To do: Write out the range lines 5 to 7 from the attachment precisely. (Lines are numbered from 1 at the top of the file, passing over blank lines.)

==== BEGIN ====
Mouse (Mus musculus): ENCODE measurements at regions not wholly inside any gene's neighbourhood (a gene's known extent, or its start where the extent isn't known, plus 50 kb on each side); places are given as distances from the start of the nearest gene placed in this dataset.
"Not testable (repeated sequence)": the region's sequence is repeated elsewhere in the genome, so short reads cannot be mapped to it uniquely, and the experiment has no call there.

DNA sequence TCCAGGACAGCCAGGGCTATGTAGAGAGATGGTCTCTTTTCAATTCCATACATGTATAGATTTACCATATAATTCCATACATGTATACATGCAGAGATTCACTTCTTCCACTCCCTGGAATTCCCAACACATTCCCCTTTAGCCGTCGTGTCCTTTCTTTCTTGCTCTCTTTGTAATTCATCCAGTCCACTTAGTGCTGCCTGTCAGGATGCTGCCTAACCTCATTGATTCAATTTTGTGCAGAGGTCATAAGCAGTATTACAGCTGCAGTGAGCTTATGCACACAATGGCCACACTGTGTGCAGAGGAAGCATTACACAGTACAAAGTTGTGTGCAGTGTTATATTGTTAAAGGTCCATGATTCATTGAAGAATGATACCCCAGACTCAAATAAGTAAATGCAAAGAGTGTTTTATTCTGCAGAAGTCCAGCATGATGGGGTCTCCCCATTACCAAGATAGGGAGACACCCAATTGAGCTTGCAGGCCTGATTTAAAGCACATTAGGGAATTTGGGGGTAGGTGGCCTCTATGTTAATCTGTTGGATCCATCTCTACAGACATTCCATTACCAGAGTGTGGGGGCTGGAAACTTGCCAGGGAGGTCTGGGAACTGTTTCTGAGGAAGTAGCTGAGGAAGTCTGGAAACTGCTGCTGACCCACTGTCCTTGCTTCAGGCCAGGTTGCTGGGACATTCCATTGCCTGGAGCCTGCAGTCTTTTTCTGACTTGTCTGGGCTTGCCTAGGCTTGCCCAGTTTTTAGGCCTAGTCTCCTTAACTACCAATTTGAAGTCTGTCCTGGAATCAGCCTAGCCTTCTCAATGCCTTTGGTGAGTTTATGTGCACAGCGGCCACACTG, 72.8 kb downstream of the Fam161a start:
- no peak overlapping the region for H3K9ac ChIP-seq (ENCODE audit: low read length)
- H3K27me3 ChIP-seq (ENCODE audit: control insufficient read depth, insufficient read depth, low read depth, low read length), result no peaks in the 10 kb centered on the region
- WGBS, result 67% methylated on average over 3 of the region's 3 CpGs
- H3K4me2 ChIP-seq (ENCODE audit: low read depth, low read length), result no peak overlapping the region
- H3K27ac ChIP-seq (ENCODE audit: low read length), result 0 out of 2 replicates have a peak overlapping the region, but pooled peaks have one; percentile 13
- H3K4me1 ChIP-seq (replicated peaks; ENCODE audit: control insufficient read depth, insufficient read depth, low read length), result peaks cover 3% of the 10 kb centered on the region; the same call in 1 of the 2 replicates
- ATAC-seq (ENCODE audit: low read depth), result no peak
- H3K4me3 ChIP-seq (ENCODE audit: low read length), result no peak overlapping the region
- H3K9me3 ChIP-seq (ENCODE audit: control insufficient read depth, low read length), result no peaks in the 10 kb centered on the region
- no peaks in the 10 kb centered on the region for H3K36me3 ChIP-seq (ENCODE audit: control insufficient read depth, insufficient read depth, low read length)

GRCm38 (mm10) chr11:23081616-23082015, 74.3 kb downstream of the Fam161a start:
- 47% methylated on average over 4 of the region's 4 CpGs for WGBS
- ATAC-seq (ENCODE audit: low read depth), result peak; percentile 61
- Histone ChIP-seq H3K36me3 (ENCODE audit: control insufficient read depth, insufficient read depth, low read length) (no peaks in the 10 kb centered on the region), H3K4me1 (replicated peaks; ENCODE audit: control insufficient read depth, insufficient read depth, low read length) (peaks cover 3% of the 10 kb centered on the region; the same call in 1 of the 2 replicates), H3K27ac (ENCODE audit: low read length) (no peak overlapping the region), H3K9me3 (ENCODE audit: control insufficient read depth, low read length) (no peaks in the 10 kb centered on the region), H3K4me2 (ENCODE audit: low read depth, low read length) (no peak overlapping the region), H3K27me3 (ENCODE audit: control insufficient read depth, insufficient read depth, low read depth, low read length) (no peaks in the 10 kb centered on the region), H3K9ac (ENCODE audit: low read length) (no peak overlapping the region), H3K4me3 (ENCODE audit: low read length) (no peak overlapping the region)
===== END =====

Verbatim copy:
- H3K27me3 ChIP-seq (ENCODE audit: control insufficient read depth, insufficient read depth, low read depth, low read length), result no peaks in the 10 kb centered on the region
- WGBS, result 67% methylated on average over 3 of the region's 3 CpGs
- H3K4me2 ChIP-seq (ENCODE audit: low read depth, low read length), result no peak overlapping the region